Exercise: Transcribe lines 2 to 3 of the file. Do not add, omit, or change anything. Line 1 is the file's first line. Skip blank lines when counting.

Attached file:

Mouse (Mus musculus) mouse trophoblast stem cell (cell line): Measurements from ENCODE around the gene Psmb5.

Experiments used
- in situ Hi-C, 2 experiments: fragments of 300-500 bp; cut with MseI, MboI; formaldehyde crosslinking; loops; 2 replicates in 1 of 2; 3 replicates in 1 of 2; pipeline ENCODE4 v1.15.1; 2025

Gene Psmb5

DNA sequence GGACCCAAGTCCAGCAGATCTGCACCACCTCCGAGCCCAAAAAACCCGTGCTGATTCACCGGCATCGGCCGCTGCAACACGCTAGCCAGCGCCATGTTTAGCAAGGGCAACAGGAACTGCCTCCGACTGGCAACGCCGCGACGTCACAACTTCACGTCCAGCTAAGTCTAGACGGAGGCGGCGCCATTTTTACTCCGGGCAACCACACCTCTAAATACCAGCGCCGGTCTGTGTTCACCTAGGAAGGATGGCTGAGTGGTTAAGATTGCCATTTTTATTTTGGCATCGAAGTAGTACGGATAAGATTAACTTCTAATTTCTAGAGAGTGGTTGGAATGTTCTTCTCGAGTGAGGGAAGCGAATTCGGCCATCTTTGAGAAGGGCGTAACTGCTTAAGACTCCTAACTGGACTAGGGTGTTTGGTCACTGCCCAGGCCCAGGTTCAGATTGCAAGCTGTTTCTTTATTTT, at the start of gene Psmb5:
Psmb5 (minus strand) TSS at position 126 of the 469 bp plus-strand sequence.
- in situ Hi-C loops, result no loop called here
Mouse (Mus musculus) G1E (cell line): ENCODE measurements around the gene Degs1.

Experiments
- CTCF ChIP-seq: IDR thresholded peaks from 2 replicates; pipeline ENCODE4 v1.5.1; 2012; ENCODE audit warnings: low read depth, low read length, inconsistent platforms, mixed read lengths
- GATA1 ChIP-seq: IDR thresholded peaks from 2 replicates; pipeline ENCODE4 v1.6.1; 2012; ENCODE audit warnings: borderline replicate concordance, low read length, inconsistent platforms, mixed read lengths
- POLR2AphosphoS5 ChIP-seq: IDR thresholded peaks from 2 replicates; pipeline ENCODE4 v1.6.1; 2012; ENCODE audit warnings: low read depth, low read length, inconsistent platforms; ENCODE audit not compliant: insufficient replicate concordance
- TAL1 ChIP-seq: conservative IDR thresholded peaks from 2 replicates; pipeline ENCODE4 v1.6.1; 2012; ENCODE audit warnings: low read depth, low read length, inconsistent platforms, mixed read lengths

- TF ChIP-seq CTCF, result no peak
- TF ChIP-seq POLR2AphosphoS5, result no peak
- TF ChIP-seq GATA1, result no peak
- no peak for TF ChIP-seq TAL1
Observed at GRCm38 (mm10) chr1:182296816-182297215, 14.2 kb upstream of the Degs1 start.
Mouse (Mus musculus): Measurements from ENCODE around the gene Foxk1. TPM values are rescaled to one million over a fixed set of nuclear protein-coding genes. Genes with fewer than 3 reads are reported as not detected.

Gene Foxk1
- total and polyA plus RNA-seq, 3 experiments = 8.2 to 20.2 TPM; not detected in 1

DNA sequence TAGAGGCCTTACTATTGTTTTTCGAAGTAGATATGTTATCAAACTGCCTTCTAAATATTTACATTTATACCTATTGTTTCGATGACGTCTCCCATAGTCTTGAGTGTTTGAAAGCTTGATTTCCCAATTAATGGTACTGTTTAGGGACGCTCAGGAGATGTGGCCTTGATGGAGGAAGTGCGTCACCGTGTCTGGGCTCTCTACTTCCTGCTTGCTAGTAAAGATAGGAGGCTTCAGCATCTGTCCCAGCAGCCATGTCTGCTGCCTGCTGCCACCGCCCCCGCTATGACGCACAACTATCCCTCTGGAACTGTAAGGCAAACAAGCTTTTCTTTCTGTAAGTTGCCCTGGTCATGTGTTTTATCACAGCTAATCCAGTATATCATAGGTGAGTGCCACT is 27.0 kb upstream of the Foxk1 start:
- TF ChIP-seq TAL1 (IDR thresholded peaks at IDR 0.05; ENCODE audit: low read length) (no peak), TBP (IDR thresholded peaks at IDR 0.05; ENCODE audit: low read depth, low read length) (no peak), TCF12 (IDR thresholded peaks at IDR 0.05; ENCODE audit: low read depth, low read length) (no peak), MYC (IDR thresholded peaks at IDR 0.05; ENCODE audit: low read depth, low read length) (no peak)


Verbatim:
Experiments used
- in situ Hi-C, 2 experiments: fragments of 300-500 bp; cut with MseI, MboI; formaldehyde crosslinking; loops; 2 replicates in 1 of 2; 3 replicates in 1 of 2; pipeline ENCODE4 v1.15.1; 2025